Popular social media figures say they are propositioned for sex almost every day, with offers of clothing, bags, and a lavish lifestyle.
Despite the policies against sexual solicitation social media giant Facebook has in place, a number of women say they have still received offers for sex that include $130,000 per year to be a “companion” to a man in Dubai, $25,000 for dinner and drinks, $60,000 for five nights with a man in Dubai, $13,000 for one night of sex, and the same amount to go on vacation with someone soliciting sex.
Tyne-Lexy Clarson, who has nearly half a million followers on Instagram, told the BBC that she was just 19 when she received an offer of more than $25,000 for dinner and drinks. After appearing on the hit show Love Island, she said the requests increased, with an agency contacting her and offering more than $60,000 to spend five nights in Dubai.
“It’s high-end prostitution. It’s just scary to think if they’ve messaged me, they’ve probably sent it to thousands of pretty girls on Instagram,” Clarson said.
Clarson, now 22, said she declined the Dubai offer, which included a nondisclosure agreement, but said other influencers might feel the need to “keep up appearances” and fall into selling their bodies for money or luxury goods.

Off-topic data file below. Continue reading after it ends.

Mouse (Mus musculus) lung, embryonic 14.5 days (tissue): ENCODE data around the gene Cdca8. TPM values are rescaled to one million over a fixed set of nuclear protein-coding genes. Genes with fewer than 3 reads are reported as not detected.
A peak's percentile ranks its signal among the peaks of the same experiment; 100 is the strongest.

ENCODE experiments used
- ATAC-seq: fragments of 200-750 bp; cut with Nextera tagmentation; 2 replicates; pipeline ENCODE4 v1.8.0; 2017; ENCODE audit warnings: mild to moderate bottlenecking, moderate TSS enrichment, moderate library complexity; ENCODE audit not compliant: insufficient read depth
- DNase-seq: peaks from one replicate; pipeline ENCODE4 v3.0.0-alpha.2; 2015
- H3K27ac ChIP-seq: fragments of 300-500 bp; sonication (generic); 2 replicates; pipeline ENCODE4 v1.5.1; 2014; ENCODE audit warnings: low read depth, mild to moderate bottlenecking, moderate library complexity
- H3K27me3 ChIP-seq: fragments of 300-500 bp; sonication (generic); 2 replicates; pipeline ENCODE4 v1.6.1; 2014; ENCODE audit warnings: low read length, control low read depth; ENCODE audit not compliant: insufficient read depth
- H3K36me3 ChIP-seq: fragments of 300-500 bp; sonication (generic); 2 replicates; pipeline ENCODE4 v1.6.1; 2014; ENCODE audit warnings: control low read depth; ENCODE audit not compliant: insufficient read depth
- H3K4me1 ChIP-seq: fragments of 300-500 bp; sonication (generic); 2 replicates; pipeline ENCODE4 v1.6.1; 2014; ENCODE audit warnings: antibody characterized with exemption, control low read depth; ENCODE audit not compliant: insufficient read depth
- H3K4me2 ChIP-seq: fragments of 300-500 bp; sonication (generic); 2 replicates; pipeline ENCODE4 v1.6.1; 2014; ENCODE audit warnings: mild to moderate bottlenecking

“It’s a lot of money for some people. It’s life-changing amounts of money,” she said.
Facebook, which owns photo-sharing site Instagram, said that it invests “heavily in tools and technologies to prevent harassment on the platform.”
“Sexual solicitation is not tolerated on Instagram, and those who repeatedly break our guidelines will be banned. We want Instagram to be a safe space for people to express themselves,” a company spokesman said.
Celebrity agent Rob Cooper said that platforms such as Instagram should have some sort of mechanism to hold people responsible for soliciting sex online, such as tethering their passports to their accounts.
“I would say a high-level influencer or reality star receives these messages every single day,” Cooper said.
Another Love Island star, Rosie Williams, said she was offered $130,000 per year plus all the clothing and purses she wanted in exchange for being a “companion” to a man. She said that among circles of social media influencers, the issue is not spoken of, in part because of the shame that comes with the frequent propositions.
“You’re warned about trolling, you’re warned that your life will change dramatically, but you’re never warned that you could get bought by men,” she said.
Heather Brunskell-Evans, who works with the feminist group Object, said that the women being targeted often don’t see the propositions as prostitution, although she said that is the reality of the situation.
“The groomers are offering the woman everything she needs to be a success at her job as an influencer, but ultimately it’s exploitation,” Brunksell-Evans said, “and that woman will have to do things for that money that she doesn’t want to associate herself with, that make her feel shamed.”